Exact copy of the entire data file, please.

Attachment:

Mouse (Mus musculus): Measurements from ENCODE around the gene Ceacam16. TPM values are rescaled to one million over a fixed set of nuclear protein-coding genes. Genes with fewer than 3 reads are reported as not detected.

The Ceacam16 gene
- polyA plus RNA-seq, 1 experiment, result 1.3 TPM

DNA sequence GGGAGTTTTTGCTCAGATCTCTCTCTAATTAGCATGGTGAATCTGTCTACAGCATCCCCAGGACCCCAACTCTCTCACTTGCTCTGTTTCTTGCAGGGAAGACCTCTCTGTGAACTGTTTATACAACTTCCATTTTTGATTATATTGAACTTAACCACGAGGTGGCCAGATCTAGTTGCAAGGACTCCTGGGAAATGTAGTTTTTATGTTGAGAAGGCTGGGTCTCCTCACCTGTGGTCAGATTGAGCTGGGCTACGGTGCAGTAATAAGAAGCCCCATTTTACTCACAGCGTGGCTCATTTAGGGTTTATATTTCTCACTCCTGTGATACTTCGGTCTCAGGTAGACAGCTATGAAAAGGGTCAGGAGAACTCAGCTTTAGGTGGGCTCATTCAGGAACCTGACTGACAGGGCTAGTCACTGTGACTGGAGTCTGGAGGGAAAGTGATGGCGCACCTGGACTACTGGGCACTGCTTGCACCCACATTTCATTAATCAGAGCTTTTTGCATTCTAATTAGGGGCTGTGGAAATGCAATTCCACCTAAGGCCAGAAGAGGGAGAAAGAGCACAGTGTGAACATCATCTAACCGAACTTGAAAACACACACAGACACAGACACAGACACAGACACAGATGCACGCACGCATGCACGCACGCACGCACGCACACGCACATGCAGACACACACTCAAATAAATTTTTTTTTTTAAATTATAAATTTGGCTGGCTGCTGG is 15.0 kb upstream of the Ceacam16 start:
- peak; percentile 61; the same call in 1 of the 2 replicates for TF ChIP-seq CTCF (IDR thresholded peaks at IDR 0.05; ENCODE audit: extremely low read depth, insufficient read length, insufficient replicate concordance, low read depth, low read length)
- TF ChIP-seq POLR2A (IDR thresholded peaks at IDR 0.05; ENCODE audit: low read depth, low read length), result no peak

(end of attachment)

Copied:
Mouse (Mus musculus): Measurements from ENCODE around the gene Ceacam16. TPM values are rescaled to one million over a fixed set of nuclear protein-coding genes. Genes with fewer than 3 reads are reported as not detected.

The Ceacam16 gene
- polyA plus RNA-seq, 1 experiment, result 1.3 TPM

DNA sequence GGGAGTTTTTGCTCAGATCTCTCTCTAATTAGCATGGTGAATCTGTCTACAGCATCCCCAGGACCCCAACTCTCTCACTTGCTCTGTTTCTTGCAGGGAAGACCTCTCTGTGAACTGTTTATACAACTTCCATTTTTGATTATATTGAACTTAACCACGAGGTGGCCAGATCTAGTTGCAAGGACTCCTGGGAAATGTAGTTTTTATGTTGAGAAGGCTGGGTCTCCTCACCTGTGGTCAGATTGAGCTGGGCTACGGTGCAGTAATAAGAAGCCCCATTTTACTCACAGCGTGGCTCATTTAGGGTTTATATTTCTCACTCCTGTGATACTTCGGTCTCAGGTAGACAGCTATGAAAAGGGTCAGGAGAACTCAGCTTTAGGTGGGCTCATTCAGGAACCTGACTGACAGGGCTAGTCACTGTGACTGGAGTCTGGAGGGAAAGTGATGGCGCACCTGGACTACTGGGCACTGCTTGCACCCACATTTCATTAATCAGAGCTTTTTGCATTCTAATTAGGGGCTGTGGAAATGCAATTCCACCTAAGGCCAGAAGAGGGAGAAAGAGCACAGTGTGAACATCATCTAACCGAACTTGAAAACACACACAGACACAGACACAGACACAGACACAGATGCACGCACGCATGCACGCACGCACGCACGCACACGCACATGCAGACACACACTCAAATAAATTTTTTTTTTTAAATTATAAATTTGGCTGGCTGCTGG is 15.0 kb upstream of the Ceacam16 start:
- peak; percentile 61; the same call in 1 of the 2 replicates for TF ChIP-seq CTCF (IDR thresholded peaks at IDR 0.05; ENCODE audit: extremely low read depth, insufficient read length, insufficient replicate concordance, low read depth, low read length)
- TF ChIP-seq POLR2A (IDR thresholded peaks at IDR 0.05; ENCODE audit: low read depth, low read length), result no peak